Duersch et al. (2012) have obtained Nash equilibrium for the 2-player symmetric game. There is no pure equilibrium exists in RPS game. They found that pure equilibrium strategy exists only in non-generalized rock paper scissors game. It also showed that pure equilibrium exists for the 2-player finite symmetric game.

Cake cutting

Cake cutting is a simple child game. See Fig. 4. In this game, the first player has to cut the cake and then the second player has to choose the piece. The first player has to cut pieces equally. Otherwise, the second player has the choice to choose either the bigger piece or the smaller one. This is to accomplish honesty in the game.

Fig. 4

Cake cutting is a simple game in which first player has to cut the cake and second player will then choose any piece. This is game of fairness as if player cuts unequal pieces then other player has the option to choose either the bigger or smaller piece. Otherwise both players will get equal pieces

Procaccia (2013) have discussed cake cutting game. They described that it is a powerful tool to divide heterogeneous goods and resources. Cake cutting algorithm looks for formal fairness in the division of heterogeneous divisible goods. But the design of these algorithms is a complex task for computer scientists.

Edmonds and Pruhs (2006) have proposed a randomized algorithm that considers cake cutting algorithm. It equally allocates resources between n numbers of players. This algorithm needs honesty of players.

Matching penny

Matching penny is also a zero-sum 2-player game. Both players secretly turn their coins and then compare with each other. If both are heads or tails then the first player will win else player 2 will win both coins. See Fig. 5.

Fig. 5

Matching pennies is a simple zero-sum 2-player game. Both players turn their coins secretly and then show. If both coins are of same side (c, d) first player will win else second player will win both coins (a, b)

McCabe et al. (2000) have studied three-person matching pennies game. It examines knowledge of player about other player’s payoffs and actions. The Naive Bayesian learning and sophisticated Bayesian learning are studied in this context. These approaches examine that estimated mixed strategies can be played or not. Results showed that players do not use sophisticated Bayesian learning to obtain Nash equilibrium.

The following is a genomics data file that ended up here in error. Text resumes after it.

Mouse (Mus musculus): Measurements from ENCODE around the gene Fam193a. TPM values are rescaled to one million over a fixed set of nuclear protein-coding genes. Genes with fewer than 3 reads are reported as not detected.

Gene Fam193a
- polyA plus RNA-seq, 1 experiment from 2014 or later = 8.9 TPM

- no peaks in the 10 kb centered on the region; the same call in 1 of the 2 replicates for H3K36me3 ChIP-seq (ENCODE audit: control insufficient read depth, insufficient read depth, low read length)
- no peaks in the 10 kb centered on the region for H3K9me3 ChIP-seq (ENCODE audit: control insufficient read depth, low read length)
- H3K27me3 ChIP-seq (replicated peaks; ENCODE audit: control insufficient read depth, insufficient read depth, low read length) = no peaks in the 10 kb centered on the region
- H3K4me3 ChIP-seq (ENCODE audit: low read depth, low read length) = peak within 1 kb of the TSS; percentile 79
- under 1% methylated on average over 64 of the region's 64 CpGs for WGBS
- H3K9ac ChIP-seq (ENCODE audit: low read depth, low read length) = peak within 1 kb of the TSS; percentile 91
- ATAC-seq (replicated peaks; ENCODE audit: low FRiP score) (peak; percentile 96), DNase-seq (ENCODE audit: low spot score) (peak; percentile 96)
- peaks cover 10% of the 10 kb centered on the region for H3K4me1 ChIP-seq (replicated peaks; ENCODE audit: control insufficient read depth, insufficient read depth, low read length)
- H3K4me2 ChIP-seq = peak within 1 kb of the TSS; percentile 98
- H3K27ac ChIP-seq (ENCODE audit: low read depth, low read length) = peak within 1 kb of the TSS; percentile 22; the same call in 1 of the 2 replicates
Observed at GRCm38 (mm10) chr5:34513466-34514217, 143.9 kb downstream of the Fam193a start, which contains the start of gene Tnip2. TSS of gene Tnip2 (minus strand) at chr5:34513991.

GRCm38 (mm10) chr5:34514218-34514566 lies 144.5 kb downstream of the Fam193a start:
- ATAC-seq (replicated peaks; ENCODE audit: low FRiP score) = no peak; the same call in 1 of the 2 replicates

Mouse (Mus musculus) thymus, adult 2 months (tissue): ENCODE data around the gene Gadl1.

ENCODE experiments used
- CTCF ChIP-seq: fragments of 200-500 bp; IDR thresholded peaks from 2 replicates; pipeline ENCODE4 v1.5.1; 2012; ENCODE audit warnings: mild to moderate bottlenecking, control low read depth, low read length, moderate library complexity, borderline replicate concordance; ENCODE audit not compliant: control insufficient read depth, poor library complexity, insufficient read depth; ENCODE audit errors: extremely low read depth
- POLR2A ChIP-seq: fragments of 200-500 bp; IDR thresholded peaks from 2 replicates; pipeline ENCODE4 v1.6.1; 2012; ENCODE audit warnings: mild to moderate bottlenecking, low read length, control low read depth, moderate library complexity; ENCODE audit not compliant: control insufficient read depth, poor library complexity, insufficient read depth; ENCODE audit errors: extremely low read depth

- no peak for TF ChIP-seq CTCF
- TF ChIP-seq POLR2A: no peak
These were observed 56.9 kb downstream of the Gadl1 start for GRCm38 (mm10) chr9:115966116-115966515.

Stein et al. (2010) have studied mixed extension of matching pennies, a zero-sum game. This study constructs examples to support polynomial games. Here Nash equilibria are representable as finitely moments. Whereas polynomial games cannot be represented as finitely moments.

Colonel Blotto

Colonel Blotto is a universal game providing a way for resource allocation. See Fig. 6. The two colonels simultaneously distribute resources over battlefields. The player devoting the most resources wins that battlefield. The payoff is equal to the total number of battlefields won.

Fig. 6

Colonel Blotto is a resource allocation game. In this game the two colonels simultaneously distribute limited resources over several objects (or battlefields). The player devoting the most resources wins that battlefield, and the payoff is equal to the total number of battlefields won

Roberson (2006) described the remarkable equilibrium payoffs in the Colonel Blotto game. It considers both symmetric and asymmetric cases of the zero-sum game. The proportion of won battlefields is the payoff of player.

Hart (2008) have studied Discrete Colonel Blotto game. This is a Zero-sum game with the symmetric case for which optimal strategy is obtained. Both of these games deal with the conflicting environment.

Kuhn Poker

Kuhn Poker is a simplified form of Poker developed by Harold W. Kuhn (Tucker 1959). In this 2-player game, the deck includes only three cards. One card is distributed to each player. The first player has to bet or pass then the second player may bet or pass. On a bet, the next player must bet also. When both players pass or bet then the player with the highest card will win the pot.